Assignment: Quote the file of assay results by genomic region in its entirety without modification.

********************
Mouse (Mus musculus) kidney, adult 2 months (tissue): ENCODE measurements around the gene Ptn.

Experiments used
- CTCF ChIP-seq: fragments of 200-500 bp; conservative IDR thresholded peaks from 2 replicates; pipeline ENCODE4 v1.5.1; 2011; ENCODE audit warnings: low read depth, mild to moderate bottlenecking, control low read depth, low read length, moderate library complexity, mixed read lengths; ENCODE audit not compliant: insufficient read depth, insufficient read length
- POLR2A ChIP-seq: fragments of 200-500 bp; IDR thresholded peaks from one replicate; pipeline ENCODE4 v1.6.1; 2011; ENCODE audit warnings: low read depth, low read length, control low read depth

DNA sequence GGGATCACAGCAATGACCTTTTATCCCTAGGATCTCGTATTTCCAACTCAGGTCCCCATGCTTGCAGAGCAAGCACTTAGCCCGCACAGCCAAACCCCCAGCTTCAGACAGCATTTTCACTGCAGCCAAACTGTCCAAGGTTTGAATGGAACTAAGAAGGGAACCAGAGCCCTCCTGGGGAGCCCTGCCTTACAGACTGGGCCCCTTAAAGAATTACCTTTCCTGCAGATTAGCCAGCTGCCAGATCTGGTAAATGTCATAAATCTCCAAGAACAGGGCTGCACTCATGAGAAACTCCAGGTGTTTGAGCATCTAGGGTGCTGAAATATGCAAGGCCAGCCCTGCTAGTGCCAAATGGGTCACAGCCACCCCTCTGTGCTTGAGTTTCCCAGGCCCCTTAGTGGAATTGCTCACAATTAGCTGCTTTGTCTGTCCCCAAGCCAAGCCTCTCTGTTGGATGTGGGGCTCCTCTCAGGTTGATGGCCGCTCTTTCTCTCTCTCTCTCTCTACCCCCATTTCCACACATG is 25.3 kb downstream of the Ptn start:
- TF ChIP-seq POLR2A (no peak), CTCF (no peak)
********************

Mouse (Mus musculus) kidney, adult 2 months (tissue): ENCODE measurements around the gene Ptn.

Experiments used
- CTCF ChIP-seq: fragments of 200-500 bp; conservative IDR thresholded peaks from 2 replicates; pipeline ENCODE4 v1.5.1; 2011; ENCODE audit warnings: low read depth, mild to moderate bottlenecking, control low read depth, low read length, moderate library complexity, mixed read lengths; ENCODE audit not compliant: insufficient read depth, insufficient read length
- POLR2A ChIP-seq: fragments of 200-500 bp; IDR thresholded peaks from one replicate; pipeline ENCODE4 v1.6.1; 2011; ENCODE audit warnings: low read depth, low read length, control low read depth

DNA sequence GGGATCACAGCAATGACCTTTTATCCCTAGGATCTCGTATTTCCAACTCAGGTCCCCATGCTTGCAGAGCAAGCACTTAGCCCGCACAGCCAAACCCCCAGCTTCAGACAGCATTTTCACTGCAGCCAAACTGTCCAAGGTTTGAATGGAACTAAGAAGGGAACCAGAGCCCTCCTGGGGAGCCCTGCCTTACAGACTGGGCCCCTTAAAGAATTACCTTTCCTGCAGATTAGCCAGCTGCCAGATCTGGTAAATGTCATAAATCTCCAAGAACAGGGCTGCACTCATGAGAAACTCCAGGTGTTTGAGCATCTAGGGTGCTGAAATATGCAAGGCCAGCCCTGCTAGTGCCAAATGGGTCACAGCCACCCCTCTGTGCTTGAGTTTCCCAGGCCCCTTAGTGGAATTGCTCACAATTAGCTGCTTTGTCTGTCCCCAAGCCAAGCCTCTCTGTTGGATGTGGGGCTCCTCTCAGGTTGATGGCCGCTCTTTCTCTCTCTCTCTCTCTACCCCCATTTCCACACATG is 25.3 kb downstream of the Ptn start:
- TF ChIP-seq POLR2A (no peak), CTCF (no peak)